Author: Joseph Fitsanakis | Date: 21 October 2020 | Permalink

Taiwan should prepare for war with China, says US national security adviser

Robert O'Brien

THE TAIWANESE MILITARY AND society should be prepared to prevent and deter a possible military invasion by China, according to White House national security adviser Robert O’Brien. O’Brien, the fourth person to hold that position at the White House during the presidency of Donald Trump, said last week he did not believe that Beijing was planning an all-out military invasion of Taiwan. He added, however, that the island should be prepared to deter so-called “gray zone operations” by China, as well a direct “amphibious landing” by Chinese forces.

The Reuters news agency reported last week that many in Taiwan fear a possible Chinese invasion, should the upcoming presidential election in the United States lead to political confusion and disorder in Washington. Tensions between China and Taiwan have been growing in recent months. China sees Taiwan as a renegade province, a view that contrasts sharply with the majority view in Taiwan. The island sees itself as independent from China, though fewer than 20 countries around the world have officially recognized its independent status. Earlier this month, the Chinese government said it had launched an extensive counterintelligence operation aiming to uncover Taiwanese spies. Meanwhile, Chinese government-run media aired footage last week of a military exercise that appeared to simulate an amphibious invasion of Taiwan.

Speaking at a virtual event hosted by the Aspen Strategy Group on Friday, O’Brien opined that Taiwan should “start looking at some asymmetric and anti-access area denial strategies […] and really fortify itself”. He added that the goal of such a fortification would be to “deter the Chinese from any sort of amphibious invasion or even a gray zone operation” —that is, aggressive economic and political actions that fall short of a direct military invasion. O’Brien’s comments came less than a week after Hsiao Bi-khim, Taiwan’s economic and cultural representative in Washington (effectively Taiwan’s ambassador to the US) urged the Trump administration to provide the island with “some degree of clarity” on whether the US would come to its aid, should China invade.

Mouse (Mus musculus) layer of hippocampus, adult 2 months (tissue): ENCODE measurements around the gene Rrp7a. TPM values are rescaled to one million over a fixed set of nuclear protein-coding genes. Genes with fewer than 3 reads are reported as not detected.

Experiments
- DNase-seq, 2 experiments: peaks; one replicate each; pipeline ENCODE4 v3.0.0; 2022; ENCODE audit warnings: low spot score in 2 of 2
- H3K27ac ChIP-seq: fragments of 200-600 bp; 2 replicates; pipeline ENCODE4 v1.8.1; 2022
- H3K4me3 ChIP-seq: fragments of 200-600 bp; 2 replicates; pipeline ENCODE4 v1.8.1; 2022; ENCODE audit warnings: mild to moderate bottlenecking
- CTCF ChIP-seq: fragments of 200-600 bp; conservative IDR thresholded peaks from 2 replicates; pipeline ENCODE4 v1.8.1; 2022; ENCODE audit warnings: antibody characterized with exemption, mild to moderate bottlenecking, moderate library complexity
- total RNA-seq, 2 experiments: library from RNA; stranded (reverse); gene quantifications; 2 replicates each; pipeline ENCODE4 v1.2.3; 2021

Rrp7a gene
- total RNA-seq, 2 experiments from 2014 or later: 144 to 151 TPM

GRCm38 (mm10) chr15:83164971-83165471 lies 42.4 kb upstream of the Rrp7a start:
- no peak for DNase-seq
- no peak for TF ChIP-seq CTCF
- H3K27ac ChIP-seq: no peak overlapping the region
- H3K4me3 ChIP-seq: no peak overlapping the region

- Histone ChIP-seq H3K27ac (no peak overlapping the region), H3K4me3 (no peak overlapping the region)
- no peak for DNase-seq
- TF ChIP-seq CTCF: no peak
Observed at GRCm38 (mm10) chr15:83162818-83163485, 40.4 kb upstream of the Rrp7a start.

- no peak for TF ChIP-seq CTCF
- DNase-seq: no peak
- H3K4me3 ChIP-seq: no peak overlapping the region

Author: Joseph Fitsanakis | Date: 19 October 2020 | Permalink

US military leaders say there are ‘no plans’ for domestic security role on election day

James McConvilleSenior United States military officials, including the chief of staff of the Army, have said no plans are currently in place for the country’s armed forces to have a domestic security role in next month’s elections. America is preparing for one of the most contentious and tense elections in its recent history, in which Republican President Donald Trump is facing a challenge by Democratic contender Joe Biden. Many observers have expressed concerns about the potential for violence, some of which could be perpetrated by armed assailants. In that case, it is argued, the president could deploy military personnel across the US.

These and other questions were put to senior military leaders during a congressional hearing held earlier this week by the House of Representatives’ Armed Services Committee. One of its Democratic members, Michigan Representative Elissa Slotkin, said she was concerned about the possibility of limited or widespread violence on November 3. Responding to Rep. Slotkin’s concerns, US Secretary of Defense Mark Esper recently wrote a letter, in which he stressed that “the US military has acted, and will continue to act, in accordance with the Constitution and the law”.

At the Congressional hearing this week, US Army Chief of Staff James McConville said the Army had received “no guidance to conduct any specific training” to prepare troops for domestic deployments, in case violence erupted in the streets of America. At the same hearing, Secretary of the Army Ryan McCarthy pointed out that the Army had not received any requests from government agencies to “police American streets”. He added, however, that soldiers were ready to help “protect federal property”, if asked to do so.

Author: Joseph Fitsanakis | Date: 16 October 2020 | Permalink

MI5 undercover officer named as key witness in biggest IRA trial since 1980s

Provisional IRA

A man who spent years as an undercover officer for Britain’s Security Service (MI5) has been named as a key witness in a long-awaited trial, described by experts as the largest against violent Irish republicans in 25 years. The accused include leading figures in dissident Irish republicanism, who are members of a group calling itself the New Irish Republican Army (New IRA).

The case represents the culmination of Operation ARBACIA, which was launched nearly a decade ago against dissident Irish republicans by MI5 in collaboration with the Police Service of Northern Ireland. The case centers on the evidence provided by Dennis McFadden, who has just been identified as a key witness for the prosecution. It has been reported that McFadden, born in Scotland, was a police officer before he joined MI5. He spent two decades as an MI5 officer, much of that undercover.